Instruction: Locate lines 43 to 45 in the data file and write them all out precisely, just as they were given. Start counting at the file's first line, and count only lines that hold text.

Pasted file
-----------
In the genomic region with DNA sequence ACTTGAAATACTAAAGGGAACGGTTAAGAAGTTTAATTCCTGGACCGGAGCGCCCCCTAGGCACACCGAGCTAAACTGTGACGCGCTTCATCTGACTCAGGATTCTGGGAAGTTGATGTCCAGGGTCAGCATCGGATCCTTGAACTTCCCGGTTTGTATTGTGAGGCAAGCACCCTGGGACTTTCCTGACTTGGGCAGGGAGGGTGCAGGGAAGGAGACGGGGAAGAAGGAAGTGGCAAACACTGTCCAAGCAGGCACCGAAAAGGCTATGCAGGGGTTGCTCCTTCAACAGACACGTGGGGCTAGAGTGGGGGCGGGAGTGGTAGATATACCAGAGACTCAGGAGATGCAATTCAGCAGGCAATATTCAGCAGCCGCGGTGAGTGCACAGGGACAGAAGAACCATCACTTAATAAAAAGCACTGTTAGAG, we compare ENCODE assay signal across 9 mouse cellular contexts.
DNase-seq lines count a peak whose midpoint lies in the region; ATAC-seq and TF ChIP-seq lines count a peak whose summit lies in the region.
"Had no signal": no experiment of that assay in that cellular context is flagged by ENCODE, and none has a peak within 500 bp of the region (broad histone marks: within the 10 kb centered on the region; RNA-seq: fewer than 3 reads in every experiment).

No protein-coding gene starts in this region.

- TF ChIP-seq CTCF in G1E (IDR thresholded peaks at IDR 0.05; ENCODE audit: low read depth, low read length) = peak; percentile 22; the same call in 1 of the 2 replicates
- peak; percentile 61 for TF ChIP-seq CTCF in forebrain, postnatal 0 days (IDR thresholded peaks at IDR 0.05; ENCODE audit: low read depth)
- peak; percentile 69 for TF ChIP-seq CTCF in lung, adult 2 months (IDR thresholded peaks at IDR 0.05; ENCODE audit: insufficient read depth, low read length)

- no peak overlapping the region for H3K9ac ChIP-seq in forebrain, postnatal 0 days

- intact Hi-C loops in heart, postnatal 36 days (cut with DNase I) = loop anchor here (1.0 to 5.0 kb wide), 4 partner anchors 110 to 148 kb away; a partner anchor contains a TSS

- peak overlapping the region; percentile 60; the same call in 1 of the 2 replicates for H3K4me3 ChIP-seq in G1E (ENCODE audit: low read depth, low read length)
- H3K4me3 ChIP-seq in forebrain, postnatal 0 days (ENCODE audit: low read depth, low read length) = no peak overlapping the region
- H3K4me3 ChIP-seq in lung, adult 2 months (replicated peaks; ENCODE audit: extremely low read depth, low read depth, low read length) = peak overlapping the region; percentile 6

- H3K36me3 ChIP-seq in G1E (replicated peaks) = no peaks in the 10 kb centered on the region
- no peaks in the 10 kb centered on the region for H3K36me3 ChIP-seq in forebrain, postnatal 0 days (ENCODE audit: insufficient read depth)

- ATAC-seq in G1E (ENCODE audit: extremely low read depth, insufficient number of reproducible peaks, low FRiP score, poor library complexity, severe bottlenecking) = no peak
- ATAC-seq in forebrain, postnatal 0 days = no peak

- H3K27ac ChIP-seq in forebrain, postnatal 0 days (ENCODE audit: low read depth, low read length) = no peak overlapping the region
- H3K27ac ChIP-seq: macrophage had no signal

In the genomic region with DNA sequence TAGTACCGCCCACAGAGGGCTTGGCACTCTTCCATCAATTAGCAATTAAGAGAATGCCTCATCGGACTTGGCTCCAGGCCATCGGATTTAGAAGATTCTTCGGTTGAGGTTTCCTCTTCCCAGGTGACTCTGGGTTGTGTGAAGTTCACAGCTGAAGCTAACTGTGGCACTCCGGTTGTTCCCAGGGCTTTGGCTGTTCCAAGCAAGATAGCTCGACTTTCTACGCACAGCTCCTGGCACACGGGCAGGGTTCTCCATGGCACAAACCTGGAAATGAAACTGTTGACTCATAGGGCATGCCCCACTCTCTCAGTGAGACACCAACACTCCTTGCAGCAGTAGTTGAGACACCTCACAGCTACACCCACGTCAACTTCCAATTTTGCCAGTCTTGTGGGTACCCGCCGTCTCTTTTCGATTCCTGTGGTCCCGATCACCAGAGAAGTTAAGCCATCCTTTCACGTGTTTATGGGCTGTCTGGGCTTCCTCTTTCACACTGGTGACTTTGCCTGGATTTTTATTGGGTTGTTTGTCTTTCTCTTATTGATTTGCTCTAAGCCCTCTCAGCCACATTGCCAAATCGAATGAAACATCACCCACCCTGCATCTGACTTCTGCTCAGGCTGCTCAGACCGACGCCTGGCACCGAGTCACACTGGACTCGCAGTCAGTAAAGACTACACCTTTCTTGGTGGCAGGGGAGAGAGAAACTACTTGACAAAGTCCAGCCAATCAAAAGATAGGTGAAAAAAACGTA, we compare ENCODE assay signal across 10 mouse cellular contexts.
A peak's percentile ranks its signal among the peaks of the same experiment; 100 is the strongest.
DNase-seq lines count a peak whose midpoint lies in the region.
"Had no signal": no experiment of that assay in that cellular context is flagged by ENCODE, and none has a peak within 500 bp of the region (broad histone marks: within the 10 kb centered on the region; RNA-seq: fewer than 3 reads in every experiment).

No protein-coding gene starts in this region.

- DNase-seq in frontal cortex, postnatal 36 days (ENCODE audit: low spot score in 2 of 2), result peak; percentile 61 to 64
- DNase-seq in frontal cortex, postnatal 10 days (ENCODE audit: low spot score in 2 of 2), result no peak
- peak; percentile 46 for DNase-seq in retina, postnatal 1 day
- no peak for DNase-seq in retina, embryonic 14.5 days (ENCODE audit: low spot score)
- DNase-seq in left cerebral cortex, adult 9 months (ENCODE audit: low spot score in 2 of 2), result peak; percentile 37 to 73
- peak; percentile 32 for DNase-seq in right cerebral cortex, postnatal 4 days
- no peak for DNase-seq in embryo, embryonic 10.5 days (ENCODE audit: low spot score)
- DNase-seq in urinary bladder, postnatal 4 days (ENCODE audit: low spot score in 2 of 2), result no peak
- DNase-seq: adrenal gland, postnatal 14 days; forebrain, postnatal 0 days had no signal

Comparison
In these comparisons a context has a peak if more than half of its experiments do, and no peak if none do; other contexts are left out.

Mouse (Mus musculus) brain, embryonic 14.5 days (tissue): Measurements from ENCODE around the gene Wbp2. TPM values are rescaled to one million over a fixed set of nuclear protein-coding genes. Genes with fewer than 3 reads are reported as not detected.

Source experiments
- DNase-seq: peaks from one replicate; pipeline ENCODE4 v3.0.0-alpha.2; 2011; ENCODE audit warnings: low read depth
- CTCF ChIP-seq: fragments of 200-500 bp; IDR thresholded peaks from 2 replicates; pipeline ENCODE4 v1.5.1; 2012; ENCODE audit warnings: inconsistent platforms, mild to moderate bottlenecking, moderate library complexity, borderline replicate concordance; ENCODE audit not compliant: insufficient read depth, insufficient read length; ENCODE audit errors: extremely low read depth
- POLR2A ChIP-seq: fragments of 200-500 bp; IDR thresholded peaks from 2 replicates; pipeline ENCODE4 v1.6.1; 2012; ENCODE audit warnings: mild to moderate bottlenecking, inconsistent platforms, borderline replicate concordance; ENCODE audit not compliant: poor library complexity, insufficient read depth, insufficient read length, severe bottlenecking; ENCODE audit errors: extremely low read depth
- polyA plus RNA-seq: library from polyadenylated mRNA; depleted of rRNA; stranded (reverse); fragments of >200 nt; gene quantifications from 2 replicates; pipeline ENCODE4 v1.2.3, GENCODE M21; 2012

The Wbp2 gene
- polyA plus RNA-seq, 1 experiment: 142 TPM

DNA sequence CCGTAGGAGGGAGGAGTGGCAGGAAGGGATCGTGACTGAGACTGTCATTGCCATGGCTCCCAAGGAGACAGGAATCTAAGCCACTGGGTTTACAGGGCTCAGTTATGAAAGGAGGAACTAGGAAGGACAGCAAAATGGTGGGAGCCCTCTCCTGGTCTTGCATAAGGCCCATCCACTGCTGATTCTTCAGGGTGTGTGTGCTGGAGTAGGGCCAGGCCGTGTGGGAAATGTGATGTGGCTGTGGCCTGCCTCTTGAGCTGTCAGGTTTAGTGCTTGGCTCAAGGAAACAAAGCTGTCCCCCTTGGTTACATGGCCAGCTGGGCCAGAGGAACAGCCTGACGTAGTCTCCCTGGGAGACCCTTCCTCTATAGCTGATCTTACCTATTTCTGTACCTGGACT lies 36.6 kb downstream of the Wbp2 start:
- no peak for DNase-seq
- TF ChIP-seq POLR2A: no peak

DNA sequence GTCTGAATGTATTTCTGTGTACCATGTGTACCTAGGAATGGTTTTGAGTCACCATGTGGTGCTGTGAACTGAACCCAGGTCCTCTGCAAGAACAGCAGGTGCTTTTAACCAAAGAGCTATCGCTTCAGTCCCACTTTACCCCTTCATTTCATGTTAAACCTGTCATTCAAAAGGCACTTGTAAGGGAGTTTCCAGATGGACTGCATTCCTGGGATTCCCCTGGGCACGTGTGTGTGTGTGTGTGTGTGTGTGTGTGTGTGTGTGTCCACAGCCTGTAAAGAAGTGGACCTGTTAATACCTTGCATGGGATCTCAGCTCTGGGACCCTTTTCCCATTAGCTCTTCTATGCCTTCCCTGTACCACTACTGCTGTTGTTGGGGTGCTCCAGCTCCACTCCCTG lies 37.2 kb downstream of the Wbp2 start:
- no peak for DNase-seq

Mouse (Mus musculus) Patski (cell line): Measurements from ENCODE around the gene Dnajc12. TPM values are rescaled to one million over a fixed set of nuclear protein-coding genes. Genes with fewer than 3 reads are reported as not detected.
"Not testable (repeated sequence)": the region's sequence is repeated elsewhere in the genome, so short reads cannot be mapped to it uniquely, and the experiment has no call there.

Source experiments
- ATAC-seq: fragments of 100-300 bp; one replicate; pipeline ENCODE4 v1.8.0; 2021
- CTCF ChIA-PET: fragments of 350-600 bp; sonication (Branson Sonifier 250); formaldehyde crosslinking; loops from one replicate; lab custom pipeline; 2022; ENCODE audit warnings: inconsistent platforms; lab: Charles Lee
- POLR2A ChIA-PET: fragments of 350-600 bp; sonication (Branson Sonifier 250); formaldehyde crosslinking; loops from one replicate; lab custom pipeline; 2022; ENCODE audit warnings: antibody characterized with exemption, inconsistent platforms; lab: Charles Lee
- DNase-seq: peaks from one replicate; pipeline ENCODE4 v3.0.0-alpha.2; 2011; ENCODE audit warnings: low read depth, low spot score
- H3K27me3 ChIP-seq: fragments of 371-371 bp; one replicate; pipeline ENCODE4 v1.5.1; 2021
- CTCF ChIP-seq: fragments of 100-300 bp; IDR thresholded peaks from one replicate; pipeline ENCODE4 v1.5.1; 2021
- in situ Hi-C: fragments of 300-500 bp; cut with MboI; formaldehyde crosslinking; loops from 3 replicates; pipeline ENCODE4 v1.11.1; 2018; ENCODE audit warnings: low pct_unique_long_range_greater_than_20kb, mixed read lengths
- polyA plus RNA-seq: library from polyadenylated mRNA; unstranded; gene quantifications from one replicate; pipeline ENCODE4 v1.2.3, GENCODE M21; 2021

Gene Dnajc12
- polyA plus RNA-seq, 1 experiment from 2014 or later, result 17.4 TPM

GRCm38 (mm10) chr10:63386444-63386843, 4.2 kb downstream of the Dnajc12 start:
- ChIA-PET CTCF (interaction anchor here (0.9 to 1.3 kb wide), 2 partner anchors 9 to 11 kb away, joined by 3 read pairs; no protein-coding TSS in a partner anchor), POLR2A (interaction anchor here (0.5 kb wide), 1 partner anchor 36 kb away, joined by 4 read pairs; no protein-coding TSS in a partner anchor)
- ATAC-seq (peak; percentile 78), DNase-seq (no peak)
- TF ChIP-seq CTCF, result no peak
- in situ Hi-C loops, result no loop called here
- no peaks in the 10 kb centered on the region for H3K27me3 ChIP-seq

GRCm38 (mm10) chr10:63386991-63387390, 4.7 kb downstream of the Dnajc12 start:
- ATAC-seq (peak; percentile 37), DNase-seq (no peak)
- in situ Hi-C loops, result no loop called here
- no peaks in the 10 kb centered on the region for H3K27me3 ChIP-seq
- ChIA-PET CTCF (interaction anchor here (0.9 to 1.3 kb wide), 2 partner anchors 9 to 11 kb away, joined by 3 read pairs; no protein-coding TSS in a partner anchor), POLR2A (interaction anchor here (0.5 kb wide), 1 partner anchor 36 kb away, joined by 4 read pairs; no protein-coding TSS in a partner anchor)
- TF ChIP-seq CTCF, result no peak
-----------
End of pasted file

DNA sequence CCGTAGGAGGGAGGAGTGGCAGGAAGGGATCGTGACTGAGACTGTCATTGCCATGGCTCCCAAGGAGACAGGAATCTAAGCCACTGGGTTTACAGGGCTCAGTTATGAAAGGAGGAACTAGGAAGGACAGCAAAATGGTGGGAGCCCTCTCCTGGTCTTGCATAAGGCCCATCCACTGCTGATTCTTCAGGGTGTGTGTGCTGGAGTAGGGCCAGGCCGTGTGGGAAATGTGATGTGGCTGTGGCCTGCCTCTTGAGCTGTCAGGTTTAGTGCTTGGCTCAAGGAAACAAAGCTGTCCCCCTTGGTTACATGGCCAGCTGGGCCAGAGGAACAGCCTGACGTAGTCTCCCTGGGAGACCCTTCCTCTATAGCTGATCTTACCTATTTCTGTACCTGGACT lies 36.6 kb downstream of the Wbp2 start:
- no peak for DNase-seq
- TF ChIP-seq POLR2A: no peak